Day 4

We’ll cover almost 10,000 km by the time we arrive in Nairobi so many of our days will consist of a lot of driving. By Day 4, this idea sinks in and we settle back into the seats of our truckbus.

I’ve been reading (and by reading, I mean listening to on my iPod) Long Walk to Freedom: The Autobiography of Nelson Mandela. Today, I get to the start of apartheid. The terms comes from the Afrikaans word “apartness” and the National Party in South Africa used the idea of racial segregation (separate but not equal) to brutally suppress its non-white citizens. I’m struck by how late in the last century this policy started and by how long it lasted. And I’m embarrassed by how little I knew about apartheid before I started reading the book. Note to self: read more.

Nature seems to take a different approach. I noticed on our safari through Kruger National Park that many animals all hang out together. The herds mingle when they’re eating and often use the same tree for shade. They stick together because there’s strength in numbers. They don’t care if you’re a zebra or a waterbuck. The circle of life is better with company. Maybe people just forgot how this works.

Photo by Nellu

Our group has started to meld a little more. Over beers and a lovely barbecue prepared by Barry and our guide Gideon, we joked about the safari spoof pictures Chloe and Amanda took during our hike through the high grass. We also crack up over the idea of making a video along the same lines but we never get the chance.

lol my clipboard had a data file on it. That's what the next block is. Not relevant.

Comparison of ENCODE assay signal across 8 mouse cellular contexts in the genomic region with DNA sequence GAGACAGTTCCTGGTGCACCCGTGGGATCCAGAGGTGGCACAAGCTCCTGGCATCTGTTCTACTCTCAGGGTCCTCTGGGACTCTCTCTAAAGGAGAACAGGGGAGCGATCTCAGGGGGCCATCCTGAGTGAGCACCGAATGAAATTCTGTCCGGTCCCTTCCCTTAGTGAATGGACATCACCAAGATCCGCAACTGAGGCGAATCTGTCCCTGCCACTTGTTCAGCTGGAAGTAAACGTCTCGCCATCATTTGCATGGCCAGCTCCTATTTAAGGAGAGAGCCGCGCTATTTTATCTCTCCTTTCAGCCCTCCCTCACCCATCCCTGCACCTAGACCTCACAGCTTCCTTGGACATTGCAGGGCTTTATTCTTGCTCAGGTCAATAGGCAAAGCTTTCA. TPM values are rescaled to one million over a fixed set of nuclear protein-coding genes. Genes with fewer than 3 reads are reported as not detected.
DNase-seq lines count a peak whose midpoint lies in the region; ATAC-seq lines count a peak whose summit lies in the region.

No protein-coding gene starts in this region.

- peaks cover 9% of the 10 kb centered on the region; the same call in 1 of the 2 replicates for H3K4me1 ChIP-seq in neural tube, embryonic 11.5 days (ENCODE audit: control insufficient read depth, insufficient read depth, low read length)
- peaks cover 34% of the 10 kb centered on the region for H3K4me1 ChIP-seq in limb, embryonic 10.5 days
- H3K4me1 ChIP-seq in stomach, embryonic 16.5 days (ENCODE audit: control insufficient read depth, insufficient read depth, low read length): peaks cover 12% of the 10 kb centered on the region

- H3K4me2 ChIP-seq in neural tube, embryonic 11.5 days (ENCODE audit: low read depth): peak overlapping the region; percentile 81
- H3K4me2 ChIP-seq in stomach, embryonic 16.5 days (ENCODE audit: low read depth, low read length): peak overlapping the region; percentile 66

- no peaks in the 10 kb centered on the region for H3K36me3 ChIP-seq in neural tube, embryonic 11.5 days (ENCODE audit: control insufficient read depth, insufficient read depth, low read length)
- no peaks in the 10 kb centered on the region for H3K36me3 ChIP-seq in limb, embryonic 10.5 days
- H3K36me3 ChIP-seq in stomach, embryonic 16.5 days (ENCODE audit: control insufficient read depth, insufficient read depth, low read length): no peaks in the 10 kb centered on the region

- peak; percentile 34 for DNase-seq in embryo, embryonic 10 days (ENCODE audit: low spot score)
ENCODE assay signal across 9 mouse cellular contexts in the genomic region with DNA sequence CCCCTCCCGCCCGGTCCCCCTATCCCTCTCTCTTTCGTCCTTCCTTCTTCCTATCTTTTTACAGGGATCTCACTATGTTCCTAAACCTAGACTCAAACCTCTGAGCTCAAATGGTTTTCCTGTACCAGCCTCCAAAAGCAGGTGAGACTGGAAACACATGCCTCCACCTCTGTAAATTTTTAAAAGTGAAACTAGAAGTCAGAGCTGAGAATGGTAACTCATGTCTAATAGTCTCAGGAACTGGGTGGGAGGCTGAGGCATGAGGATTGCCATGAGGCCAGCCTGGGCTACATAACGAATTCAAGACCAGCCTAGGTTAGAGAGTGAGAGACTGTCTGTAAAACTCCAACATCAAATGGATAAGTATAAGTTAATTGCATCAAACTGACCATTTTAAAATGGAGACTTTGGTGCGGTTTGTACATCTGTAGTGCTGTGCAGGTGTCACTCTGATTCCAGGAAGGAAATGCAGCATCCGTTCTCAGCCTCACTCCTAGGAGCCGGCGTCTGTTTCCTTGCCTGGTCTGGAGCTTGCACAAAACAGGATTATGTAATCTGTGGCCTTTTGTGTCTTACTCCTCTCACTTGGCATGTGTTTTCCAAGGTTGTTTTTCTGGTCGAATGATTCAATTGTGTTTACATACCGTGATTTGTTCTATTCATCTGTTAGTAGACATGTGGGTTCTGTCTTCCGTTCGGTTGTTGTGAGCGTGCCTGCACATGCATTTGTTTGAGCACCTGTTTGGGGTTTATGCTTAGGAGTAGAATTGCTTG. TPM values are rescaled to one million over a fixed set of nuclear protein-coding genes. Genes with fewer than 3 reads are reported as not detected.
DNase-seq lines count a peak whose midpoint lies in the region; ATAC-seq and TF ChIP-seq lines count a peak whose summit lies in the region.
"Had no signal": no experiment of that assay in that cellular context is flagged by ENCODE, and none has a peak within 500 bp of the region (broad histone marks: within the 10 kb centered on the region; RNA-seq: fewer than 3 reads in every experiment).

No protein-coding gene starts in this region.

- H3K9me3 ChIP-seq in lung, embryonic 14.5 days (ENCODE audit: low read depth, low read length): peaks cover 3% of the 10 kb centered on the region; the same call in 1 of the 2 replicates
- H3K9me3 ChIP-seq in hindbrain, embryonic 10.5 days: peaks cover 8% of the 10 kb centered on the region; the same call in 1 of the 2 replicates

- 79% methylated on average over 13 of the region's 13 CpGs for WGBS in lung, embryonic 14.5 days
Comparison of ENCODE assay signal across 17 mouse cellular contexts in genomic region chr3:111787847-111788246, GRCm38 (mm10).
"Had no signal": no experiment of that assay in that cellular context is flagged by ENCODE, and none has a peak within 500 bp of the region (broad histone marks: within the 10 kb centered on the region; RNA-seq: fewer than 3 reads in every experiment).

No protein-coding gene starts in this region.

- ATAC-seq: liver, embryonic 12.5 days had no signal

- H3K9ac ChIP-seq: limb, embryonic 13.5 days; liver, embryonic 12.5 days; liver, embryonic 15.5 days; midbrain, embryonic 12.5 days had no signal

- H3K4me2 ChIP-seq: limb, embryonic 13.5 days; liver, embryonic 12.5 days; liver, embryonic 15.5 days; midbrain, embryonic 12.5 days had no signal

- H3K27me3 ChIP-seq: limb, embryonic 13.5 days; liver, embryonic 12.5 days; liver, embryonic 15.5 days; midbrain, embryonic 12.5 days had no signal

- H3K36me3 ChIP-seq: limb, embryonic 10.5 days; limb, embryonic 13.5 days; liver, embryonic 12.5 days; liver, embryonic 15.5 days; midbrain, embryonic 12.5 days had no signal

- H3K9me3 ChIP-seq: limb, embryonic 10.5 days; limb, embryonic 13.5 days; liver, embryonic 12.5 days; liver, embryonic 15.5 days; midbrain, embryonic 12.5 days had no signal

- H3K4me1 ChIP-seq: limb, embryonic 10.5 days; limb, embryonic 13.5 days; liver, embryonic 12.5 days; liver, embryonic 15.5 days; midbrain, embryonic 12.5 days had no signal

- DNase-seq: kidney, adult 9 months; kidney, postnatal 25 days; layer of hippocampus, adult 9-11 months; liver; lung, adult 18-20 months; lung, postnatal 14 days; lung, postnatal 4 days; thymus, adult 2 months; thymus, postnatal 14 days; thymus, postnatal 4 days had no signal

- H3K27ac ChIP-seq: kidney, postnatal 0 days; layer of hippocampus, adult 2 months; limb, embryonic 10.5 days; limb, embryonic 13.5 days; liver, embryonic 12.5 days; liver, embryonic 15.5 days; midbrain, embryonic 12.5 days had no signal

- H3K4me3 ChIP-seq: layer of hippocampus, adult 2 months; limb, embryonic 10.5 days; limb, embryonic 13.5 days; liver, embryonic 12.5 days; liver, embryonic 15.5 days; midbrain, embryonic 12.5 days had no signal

Chloe on safari. Photo by Chloe Stucki and Amanda Hurst

Day 5

Animals are extremely loud in the morning. That is the one undeniable fact that I’ve taken away from all the camping we’ve done over the last year. (True up to this point, I’ve only camped for seven nights the whole year but that’s more than I’ve done any year of my life so it almost makes me feel like an expert.) In Peru, the donkeys next to our Inca Trail camp were extremely loud at 3am. (Serious, when do donkey’s sleep?) In South Africa, the peacocks are the loud mouths. Before this morning, I don’t think I’ve ever heard a peep from a peacock. But apparently they do squawk, particularly before sunrise.

We’ve got another long drive head of us today…

~ Molly